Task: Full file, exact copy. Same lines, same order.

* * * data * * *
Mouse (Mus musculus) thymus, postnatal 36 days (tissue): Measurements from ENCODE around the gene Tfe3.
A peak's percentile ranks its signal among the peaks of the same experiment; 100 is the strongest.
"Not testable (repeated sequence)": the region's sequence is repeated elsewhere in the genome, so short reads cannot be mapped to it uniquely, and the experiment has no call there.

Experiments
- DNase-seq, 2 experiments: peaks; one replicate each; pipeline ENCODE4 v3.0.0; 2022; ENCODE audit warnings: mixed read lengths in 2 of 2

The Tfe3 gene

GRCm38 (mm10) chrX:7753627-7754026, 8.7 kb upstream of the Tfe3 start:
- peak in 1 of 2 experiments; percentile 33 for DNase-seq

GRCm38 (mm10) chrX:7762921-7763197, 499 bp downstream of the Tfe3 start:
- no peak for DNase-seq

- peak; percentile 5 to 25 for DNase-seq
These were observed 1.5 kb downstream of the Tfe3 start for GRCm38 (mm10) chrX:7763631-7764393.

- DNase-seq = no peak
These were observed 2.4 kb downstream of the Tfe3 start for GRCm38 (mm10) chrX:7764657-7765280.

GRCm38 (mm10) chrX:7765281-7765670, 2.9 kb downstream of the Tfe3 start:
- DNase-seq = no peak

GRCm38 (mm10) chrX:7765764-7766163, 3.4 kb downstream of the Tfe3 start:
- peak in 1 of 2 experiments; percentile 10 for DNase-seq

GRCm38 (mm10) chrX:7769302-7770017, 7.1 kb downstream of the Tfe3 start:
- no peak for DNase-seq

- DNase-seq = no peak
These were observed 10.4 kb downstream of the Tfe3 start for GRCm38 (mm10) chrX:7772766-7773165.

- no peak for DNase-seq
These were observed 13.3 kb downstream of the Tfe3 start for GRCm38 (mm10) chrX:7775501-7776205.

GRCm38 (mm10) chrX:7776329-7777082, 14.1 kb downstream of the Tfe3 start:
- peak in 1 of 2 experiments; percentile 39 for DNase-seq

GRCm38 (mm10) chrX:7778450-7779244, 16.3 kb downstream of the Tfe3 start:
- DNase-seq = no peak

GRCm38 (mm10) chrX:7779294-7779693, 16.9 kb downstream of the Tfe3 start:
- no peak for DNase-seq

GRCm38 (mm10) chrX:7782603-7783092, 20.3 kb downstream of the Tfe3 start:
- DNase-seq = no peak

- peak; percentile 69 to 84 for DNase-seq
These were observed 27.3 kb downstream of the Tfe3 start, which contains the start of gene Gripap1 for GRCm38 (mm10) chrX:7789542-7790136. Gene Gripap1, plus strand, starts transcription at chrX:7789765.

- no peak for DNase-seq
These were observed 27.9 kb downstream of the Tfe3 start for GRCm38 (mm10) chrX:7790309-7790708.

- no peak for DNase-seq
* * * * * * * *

Mouse (Mus musculus) thymus, postnatal 36 days (tissue): Measurements from ENCODE around the gene Tfe3.
A peak's percentile ranks its signal among the peaks of the same experiment; 100 is the strongest.
"Not testable (repeated sequence)": the region's sequence is repeated elsewhere in the genome, so short reads cannot be mapped to it uniquely, and the experiment has no call there.

Experiments
- DNase-seq, 2 experiments: peaks; one replicate each; pipeline ENCODE4 v3.0.0; 2022; ENCODE audit warnings: mixed read lengths in 2 of 2

The Tfe3 gene

GRCm38 (mm10) chrX:7753627-7754026, 8.7 kb upstream of the Tfe3 start:
- peak in 1 of 2 experiments; percentile 33 for DNase-seq

GRCm38 (mm10) chrX:7762921-7763197, 499 bp downstream of the Tfe3 start:
- no peak for DNase-seq

- peak; percentile 5 to 25 for DNase-seq
These were observed 1.5 kb downstream of the Tfe3 start for GRCm38 (mm10) chrX:7763631-7764393.

- DNase-seq = no peak
These were observed 2.4 kb downstream of the Tfe3 start for GRCm38 (mm10) chrX:7764657-7765280.

GRCm38 (mm10) chrX:7765281-7765670, 2.9 kb downstream of the Tfe3 start:
- DNase-seq = no peak

GRCm38 (mm10) chrX:7765764-7766163, 3.4 kb downstream of the Tfe3 start:
- peak in 1 of 2 experiments; percentile 10 for DNase-seq

GRCm38 (mm10) chrX:7769302-7770017, 7.1 kb downstream of the Tfe3 start:
- no peak for DNase-seq

- DNase-seq = no peak
These were observed 10.4 kb downstream of the Tfe3 start for GRCm38 (mm10) chrX:7772766-7773165.

- no peak for DNase-seq
These were observed 13.3 kb downstream of the Tfe3 start for GRCm38 (mm10) chrX:7775501-7776205.

GRCm38 (mm10) chrX:7776329-7777082, 14.1 kb downstream of the Tfe3 start:
- peak in 1 of 2 experiments; percentile 39 for DNase-seq

GRCm38 (mm10) chrX:7778450-7779244, 16.3 kb downstream of the Tfe3 start:
- DNase-seq = no peak

GRCm38 (mm10) chrX:7779294-7779693, 16.9 kb downstream of the Tfe3 start:
- no peak for DNase-seq

GRCm38 (mm10) chrX:7782603-7783092, 20.3 kb downstream of the Tfe3 start:
- DNase-seq = no peak

- peak; percentile 69 to 84 for DNase-seq
These were observed 27.3 kb downstream of the Tfe3 start, which contains the start of gene Gripap1 for GRCm38 (mm10) chrX:7789542-7790136. Gene Gripap1, plus strand, starts transcription at chrX:7789765.

- no peak for DNase-seq
These were observed 27.9 kb downstream of the Tfe3 start for GRCm38 (mm10) chrX:7790309-7790708.

- no peak for DNase-seq